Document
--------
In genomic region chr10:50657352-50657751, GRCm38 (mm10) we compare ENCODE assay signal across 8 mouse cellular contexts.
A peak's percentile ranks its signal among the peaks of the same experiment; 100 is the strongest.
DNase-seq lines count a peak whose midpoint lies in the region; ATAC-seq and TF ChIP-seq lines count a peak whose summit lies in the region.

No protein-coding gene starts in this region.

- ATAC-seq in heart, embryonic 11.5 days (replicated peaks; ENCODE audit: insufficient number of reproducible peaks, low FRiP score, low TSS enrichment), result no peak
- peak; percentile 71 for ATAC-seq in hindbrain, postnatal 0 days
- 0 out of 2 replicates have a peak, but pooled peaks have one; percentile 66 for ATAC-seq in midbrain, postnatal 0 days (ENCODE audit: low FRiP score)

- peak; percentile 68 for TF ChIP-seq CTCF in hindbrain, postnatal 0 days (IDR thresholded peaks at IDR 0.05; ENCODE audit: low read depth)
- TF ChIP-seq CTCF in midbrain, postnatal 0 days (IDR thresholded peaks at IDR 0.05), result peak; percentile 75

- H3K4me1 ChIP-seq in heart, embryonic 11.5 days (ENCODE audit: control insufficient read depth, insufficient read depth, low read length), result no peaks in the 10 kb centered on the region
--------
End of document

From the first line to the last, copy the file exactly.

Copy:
In genomic region chr10:50657352-50657751, GRCm38 (mm10) we compare ENCODE assay signal across 8 mouse cellular contexts.
A peak's percentile ranks its signal among the peaks of the same experiment; 100 is the strongest.
DNase-seq lines count a peak whose midpoint lies in the region; ATAC-seq and TF ChIP-seq lines count a peak whose summit lies in the region.

No protein-coding gene starts in this region.

- ATAC-seq in heart, embryonic 11.5 days (replicated peaks; ENCODE audit: insufficient number of reproducible peaks, low FRiP score, low TSS enrichment), result no peak
- peak; percentile 71 for ATAC-seq in hindbrain, postnatal 0 days
- 0 out of 2 replicates have a peak, but pooled peaks have one; percentile 66 for ATAC-seq in midbrain, postnatal 0 days (ENCODE audit: low FRiP score)

- peak; percentile 68 for TF ChIP-seq CTCF in hindbrain, postnatal 0 days (IDR thresholded peaks at IDR 0.05; ENCODE audit: low read depth)
- TF ChIP-seq CTCF in midbrain, postnatal 0 days (IDR thresholded peaks at IDR 0.05), result peak; percentile 75

- H3K4me1 ChIP-seq in heart, embryonic 11.5 days (ENCODE audit: control insufficient read depth, insufficient read depth, low read length), result no peaks in the 10 kb centered on the region